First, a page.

Oct 29-Nov 2, 2016, Harare
Start time 9.30 am (0730 GMT)
Rangana Herath versus the class of ’99
The last time Sri Lanka played Tests against Zimbabwe was in 2004, when Marvan Atapattu was in his first full series as captain. Kumar Sangakkara made 270 in that Bulawayo Test, his second double-hundred. Between then and now Sangakkara improved his high score twice and retired with only one less double-hundred than Don Bradman’s twelve. No Sri Lankans from that tour are on this one.
Elton Chigumbura and Tinashe Panyangara made their debuts during that series and remain Zimbabwe’s only active cricketers from that tour. Unlike several of those Sri Lankans, who had storied careers, Chigumbura played only 14 Tests and Panyangara nine. The Harare Test beginning this Saturday will only be Zimbabwe’s 25th since then, and neither player will feature in it.
Between 2004 and 2016, cricket in Zimbabwe has suffered because of the board’s financial trouble and a talent exodus as players and coaches sought better opportunities with other teams. Both issues fed off each other.
There is a sense of optimism now, though. Heath Streak, one of Zimbabwe’s finest cricketers, is back – this time as coach – and has a plan that puts players first. With Tatenda Taibu, who is now a selector and development officer, Streak aims to create a structure that nurtures budding cricketers. And that’s whom this match will be about for Zimbabwe.
Their next Test series is a return tour to Sri Lanka in June 2017, but Streak has vowed to have plenty of cricket before then, which might mean these fixtures are not make or break for players like the uncapped youngsters Tarisai Musakanda and Carl Mumba, and the returning Malcolm Waller, who hasn’t played a Test since 2014. That breathing space could facilitate a positive approach from Zimbabwe instead of being wary of embarrassment, a theme that had crept into their cricket according to Streak.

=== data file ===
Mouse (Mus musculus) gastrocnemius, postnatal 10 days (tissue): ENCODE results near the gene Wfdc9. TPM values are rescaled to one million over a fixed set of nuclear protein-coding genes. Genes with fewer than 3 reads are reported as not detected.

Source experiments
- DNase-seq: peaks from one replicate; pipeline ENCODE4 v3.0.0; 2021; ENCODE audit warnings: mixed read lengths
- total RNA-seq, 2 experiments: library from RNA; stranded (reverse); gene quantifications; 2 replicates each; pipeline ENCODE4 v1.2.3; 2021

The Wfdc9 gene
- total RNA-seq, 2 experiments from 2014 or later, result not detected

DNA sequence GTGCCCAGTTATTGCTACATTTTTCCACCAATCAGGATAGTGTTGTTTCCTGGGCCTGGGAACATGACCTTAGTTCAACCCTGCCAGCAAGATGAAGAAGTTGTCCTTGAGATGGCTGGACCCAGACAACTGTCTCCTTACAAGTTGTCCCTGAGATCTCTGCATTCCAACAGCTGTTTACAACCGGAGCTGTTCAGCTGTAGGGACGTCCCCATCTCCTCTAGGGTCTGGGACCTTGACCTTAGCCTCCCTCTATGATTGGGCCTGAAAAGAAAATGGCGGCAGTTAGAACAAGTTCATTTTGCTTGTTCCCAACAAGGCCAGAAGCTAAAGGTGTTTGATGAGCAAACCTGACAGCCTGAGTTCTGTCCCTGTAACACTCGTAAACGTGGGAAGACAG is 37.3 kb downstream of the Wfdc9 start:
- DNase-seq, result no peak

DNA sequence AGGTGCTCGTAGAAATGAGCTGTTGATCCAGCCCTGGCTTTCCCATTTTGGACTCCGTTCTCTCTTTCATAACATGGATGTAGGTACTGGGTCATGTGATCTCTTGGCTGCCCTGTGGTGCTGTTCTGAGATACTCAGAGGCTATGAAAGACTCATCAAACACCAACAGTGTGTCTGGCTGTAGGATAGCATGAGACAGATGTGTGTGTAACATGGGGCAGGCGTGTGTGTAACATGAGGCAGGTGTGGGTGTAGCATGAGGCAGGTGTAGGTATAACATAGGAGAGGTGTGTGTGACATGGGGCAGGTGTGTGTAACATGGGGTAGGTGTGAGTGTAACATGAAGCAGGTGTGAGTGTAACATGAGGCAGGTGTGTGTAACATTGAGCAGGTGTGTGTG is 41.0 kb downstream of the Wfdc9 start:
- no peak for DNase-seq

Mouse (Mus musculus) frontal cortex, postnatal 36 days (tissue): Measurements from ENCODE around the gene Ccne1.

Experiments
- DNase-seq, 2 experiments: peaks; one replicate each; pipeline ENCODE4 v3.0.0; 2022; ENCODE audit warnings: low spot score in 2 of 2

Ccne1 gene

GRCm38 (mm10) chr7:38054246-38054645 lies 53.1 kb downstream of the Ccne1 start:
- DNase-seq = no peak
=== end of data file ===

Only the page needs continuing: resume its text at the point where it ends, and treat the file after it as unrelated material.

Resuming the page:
Sri Lanka have a young side of their own. A combination of injuries and player management issues have deprived them of their captain Angelo Mathews, vice-captain Dinesh Chandimal, and fast bowlers Dhammika Prasad, Nuwan Pradeep and Dushmantha Chameera. However, the stand-in captain Rangana Herath was not worried, especially after the recent 3-0 whitewash of Australia.
Herath, at the age of 38, was at the forefront of that victory with 28 wickets, and he was supported by fellow spinners Dilruwan Perera and Lakshan Sandakan. However, Sri Lanka were able to play three spinners because Mathews provided a medium-pace option, which they will now be without. Their batting is also inexperienced, with only Dimuth Karunaratne and Upul Tharanga, a late inclusion in the squad, having played more than five away Tests.
Herath’s story of leading Sri Lanka for the first time 17 years after making his debut adds to the significance of this fixture. It is also Zimbabwe’s 100th Test, and they will hope to end their winless record against Sri Lanka.
(completed matches, most recent first)
Sri Lanka WWWDL
Heath Streak hopes to improve the condition of cricket in Zimbabwe © Zimbabwe Cricket
In the spotlight